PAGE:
Randy S. Sanderlin, Hall, Michael J. | 8/9/2005 8:45:07 PM
The pecan leaf scorch mite is found in pecan-producing states from South Carolina and Florida in the east to Texas in the west. It is particularly a problem in Georgia, Alabama, and Louisiana.
Mite infestations usually begin in the lower portions of the tree and spread upwards. Initially, the infested leaflets will become discolored along the midrib. Damage can appear on mature leaves in June, but most damage occurs in July, August, and September. Scorch mite damage appears as dark brown blotches on the leaflet. Considerable foliage loss can occur when heavy infestations go uncontrolled.
Although they are not insects, mites are closely related to them. Mites are members of the class Arachnida, which also includes scorpions, spiders, ticks and harvestmen.
The pecan leaf scorch mite is tiny and barely visible to the naked eye (Fig. 1). The pale-green mite is generally found feeding on the undersides of leaves (Fig. 2), though it can be found on the upper leaf surface as well.
It overwinters in bark crevices on the tree limbs, especially around leaf scars. The mites emerge in the spring and begin attacking the trees as soon as the new growth begins.
These mites are prolific, having multiple generations each year. Females begin laying small, pearly, round eggs (Fig. 2) after maturing. The number of eggs laid ranges from 9 to 36 per female. The life cycle from egg to adult varies from 11 to 15 days, but under favorable conditions, can be as short as five to seven days.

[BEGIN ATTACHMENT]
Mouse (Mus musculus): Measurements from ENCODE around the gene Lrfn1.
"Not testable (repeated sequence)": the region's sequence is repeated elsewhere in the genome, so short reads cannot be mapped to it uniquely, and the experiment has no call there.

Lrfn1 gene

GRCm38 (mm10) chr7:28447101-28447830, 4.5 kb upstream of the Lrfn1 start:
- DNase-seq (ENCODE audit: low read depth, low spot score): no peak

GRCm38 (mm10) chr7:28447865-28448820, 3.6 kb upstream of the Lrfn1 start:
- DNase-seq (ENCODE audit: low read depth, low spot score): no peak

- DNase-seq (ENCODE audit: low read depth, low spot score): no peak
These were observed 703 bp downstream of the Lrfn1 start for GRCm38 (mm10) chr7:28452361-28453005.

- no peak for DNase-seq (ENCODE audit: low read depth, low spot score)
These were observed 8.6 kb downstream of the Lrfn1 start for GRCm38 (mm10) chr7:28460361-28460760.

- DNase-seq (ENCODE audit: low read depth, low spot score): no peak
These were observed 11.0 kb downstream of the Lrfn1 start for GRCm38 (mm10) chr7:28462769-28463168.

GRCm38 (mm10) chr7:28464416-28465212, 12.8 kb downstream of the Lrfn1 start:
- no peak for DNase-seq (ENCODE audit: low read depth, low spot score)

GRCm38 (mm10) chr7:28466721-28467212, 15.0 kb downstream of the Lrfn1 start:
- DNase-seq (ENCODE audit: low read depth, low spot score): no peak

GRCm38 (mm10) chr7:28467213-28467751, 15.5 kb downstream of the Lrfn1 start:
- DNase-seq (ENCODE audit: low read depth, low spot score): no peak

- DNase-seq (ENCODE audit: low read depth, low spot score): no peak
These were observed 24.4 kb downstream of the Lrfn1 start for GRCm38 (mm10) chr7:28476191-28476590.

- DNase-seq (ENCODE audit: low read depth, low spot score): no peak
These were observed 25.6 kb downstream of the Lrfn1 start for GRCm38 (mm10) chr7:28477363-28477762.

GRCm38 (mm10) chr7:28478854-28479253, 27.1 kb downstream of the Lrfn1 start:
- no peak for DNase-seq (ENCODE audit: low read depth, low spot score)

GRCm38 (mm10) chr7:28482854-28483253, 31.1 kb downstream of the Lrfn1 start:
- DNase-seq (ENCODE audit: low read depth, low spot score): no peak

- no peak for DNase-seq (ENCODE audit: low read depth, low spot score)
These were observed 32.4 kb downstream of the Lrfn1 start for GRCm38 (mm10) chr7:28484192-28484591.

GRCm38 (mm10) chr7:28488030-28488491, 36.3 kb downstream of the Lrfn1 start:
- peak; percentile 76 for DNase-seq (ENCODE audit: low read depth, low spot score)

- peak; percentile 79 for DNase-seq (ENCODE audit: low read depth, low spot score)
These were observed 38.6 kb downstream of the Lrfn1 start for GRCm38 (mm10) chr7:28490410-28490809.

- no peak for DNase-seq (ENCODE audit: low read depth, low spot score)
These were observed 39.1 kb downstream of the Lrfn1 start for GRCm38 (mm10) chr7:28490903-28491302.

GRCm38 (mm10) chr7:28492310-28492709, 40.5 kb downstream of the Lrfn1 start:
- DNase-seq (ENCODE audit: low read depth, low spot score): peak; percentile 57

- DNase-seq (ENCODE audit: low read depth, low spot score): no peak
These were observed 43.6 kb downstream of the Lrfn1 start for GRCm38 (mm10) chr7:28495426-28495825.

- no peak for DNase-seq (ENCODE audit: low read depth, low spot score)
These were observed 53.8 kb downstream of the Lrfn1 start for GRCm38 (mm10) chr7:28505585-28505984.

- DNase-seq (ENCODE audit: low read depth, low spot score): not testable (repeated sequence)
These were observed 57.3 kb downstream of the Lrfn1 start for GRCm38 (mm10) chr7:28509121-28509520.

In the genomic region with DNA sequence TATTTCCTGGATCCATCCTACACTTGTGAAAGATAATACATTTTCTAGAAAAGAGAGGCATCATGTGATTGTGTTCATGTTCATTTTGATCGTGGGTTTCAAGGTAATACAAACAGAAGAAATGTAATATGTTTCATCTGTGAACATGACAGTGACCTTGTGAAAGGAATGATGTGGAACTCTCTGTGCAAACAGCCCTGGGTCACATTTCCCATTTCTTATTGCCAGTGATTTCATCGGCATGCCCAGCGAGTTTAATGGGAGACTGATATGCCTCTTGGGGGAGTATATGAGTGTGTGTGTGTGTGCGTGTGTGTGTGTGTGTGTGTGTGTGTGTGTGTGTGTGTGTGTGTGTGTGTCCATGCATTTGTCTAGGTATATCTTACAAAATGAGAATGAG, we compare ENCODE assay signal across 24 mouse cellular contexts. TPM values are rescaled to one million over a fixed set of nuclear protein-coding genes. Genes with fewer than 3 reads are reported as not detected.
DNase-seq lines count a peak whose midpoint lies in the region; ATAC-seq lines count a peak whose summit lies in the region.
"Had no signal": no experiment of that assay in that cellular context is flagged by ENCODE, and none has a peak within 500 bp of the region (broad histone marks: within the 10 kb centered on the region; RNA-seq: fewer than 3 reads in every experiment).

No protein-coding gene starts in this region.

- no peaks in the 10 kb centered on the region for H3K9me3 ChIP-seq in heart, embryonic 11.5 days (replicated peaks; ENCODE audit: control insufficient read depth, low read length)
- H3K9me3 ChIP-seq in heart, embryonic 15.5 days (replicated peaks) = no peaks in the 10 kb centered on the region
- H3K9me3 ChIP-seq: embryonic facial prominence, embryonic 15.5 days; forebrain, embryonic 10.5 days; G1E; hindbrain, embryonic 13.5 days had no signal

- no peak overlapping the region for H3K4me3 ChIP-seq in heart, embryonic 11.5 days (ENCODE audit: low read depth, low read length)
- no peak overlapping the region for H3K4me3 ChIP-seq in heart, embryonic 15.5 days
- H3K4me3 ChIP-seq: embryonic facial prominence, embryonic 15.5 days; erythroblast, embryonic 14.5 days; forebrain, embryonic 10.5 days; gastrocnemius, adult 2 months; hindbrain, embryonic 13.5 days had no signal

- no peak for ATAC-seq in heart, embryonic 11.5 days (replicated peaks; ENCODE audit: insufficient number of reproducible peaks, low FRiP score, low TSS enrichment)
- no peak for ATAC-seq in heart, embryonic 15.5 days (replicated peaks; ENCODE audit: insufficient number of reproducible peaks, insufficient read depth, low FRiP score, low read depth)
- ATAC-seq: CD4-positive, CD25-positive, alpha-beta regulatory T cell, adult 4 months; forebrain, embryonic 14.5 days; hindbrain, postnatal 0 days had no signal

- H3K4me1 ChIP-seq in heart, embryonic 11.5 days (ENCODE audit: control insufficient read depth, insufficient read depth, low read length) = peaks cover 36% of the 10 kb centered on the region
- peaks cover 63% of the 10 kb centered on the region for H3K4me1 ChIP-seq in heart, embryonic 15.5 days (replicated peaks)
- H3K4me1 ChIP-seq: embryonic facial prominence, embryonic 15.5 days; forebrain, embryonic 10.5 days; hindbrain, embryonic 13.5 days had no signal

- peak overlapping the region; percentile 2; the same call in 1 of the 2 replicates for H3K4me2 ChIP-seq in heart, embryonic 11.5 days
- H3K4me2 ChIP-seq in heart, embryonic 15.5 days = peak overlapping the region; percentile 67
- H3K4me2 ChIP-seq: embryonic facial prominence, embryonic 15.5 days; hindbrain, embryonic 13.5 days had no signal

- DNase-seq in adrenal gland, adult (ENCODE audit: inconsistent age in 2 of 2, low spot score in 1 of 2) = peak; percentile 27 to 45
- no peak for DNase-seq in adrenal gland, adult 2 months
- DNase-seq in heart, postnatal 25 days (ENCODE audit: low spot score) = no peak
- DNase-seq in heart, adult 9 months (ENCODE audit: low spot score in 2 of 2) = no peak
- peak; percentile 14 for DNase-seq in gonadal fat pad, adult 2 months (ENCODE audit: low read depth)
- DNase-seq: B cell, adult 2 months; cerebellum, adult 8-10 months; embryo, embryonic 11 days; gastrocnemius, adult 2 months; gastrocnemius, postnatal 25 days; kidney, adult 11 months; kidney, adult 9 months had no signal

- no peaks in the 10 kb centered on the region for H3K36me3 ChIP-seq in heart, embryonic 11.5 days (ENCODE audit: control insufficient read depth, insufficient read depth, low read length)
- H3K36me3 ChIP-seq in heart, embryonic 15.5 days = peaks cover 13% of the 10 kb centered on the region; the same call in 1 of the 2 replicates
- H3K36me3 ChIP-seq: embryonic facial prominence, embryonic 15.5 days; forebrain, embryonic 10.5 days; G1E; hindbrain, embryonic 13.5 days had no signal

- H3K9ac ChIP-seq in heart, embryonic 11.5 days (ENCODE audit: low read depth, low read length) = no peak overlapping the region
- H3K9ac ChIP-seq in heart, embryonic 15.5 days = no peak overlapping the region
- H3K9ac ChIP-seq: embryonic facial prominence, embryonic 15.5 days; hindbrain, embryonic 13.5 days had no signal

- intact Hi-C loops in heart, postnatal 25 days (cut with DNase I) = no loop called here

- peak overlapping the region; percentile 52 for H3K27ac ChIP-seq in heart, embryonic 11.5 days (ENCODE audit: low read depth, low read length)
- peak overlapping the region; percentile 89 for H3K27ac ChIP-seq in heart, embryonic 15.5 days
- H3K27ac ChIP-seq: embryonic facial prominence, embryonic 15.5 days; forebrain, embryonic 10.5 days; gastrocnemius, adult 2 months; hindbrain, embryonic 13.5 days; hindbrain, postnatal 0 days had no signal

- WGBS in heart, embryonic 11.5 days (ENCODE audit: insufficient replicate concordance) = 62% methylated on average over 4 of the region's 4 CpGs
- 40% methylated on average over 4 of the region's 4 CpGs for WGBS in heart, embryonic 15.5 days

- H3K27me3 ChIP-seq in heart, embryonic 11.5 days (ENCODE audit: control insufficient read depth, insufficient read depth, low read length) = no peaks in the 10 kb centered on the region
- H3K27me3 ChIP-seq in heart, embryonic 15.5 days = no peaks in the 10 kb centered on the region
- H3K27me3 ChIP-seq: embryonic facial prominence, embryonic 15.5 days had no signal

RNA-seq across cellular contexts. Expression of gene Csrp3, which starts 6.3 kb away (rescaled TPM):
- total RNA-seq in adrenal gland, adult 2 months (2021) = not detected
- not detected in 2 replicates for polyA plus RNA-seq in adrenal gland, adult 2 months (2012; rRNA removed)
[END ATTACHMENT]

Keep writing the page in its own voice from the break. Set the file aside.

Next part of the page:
The pecan leaf scorch mite normally is not present in sufficient numbers during late spring and early summer to warrant control. Its seasonal abundance can vary from orchard to orchard, and mite populations in various orchards can react differently to the same insecticides or acaricides.
When leaf discoloration begins to appear (Fig. 3), use a 10X or higher hand lens or magnifying glass to inspect the undersides of the leaves for mites. Sample ten compound leaves on each of five to ten trees throughout the orchard. Treat when an average number of eight or more mites per compound leaf are present. The best control is achieved when treatment applications are made during low population levels. This is particularly true for some acaricides that have little or no effect on the eggs.